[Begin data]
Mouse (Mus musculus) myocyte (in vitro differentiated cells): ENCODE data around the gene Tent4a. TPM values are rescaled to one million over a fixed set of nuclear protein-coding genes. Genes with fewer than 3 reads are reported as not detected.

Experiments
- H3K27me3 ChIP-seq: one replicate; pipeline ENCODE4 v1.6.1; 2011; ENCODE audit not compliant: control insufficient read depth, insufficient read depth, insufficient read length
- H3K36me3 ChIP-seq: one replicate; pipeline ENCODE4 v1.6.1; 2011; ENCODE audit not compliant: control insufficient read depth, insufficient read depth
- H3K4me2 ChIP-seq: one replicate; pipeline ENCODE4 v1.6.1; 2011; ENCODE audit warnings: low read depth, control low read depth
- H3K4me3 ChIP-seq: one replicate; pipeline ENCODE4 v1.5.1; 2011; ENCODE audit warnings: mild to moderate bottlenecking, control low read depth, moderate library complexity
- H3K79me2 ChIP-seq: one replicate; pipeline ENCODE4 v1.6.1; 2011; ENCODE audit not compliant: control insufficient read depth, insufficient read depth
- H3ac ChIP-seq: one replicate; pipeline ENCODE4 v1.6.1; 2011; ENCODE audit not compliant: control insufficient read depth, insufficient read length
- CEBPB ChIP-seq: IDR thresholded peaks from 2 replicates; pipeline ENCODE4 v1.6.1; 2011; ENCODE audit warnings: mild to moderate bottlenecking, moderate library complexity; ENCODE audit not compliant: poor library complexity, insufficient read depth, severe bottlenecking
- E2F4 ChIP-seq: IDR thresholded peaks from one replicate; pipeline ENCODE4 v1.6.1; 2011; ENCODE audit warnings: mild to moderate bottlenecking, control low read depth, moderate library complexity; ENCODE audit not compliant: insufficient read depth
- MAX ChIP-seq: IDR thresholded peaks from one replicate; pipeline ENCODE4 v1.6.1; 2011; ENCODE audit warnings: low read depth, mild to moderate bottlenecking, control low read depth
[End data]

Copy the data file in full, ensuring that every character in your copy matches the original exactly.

Mouse (Mus musculus) myocyte (in vitro differentiated cells): ENCODE data around the gene Tent4a. TPM values are rescaled to one million over a fixed set of nuclear protein-coding genes. Genes with fewer than 3 reads are reported as not detected.

Experiments
- H3K27me3 ChIP-seq: one replicate; pipeline ENCODE4 v1.6.1; 2011; ENCODE audit not compliant: control insufficient read depth, insufficient read depth, insufficient read length
- H3K36me3 ChIP-seq: one replicate; pipeline ENCODE4 v1.6.1; 2011; ENCODE audit not compliant: control insufficient read depth, insufficient read depth
- H3K4me2 ChIP-seq: one replicate; pipeline ENCODE4 v1.6.1; 2011; ENCODE audit warnings: low read depth, control low read depth
- H3K4me3 ChIP-seq: one replicate; pipeline ENCODE4 v1.5.1; 2011; ENCODE audit warnings: mild to moderate bottlenecking, control low read depth, moderate library complexity
- H3K79me2 ChIP-seq: one replicate; pipeline ENCODE4 v1.6.1; 2011; ENCODE audit not compliant: control insufficient read depth, insufficient read depth
- H3ac ChIP-seq: one replicate; pipeline ENCODE4 v1.6.1; 2011; ENCODE audit not compliant: control insufficient read depth, insufficient read length
- CEBPB ChIP-seq: IDR thresholded peaks from 2 replicates; pipeline ENCODE4 v1.6.1; 2011; ENCODE audit warnings: mild to moderate bottlenecking, moderate library complexity; ENCODE audit not compliant: poor library complexity, insufficient read depth, severe bottlenecking
- E2F4 ChIP-seq: IDR thresholded peaks from one replicate; pipeline ENCODE4 v1.6.1; 2011; ENCODE audit warnings: mild to moderate bottlenecking, control low read depth, moderate library complexity; ENCODE audit not compliant: insufficient read depth
- MAX ChIP-seq: IDR thresholded peaks from one replicate; pipeline ENCODE4 v1.6.1; 2011; ENCODE audit warnings: low read depth, mild to moderate bottlenecking, control low read depth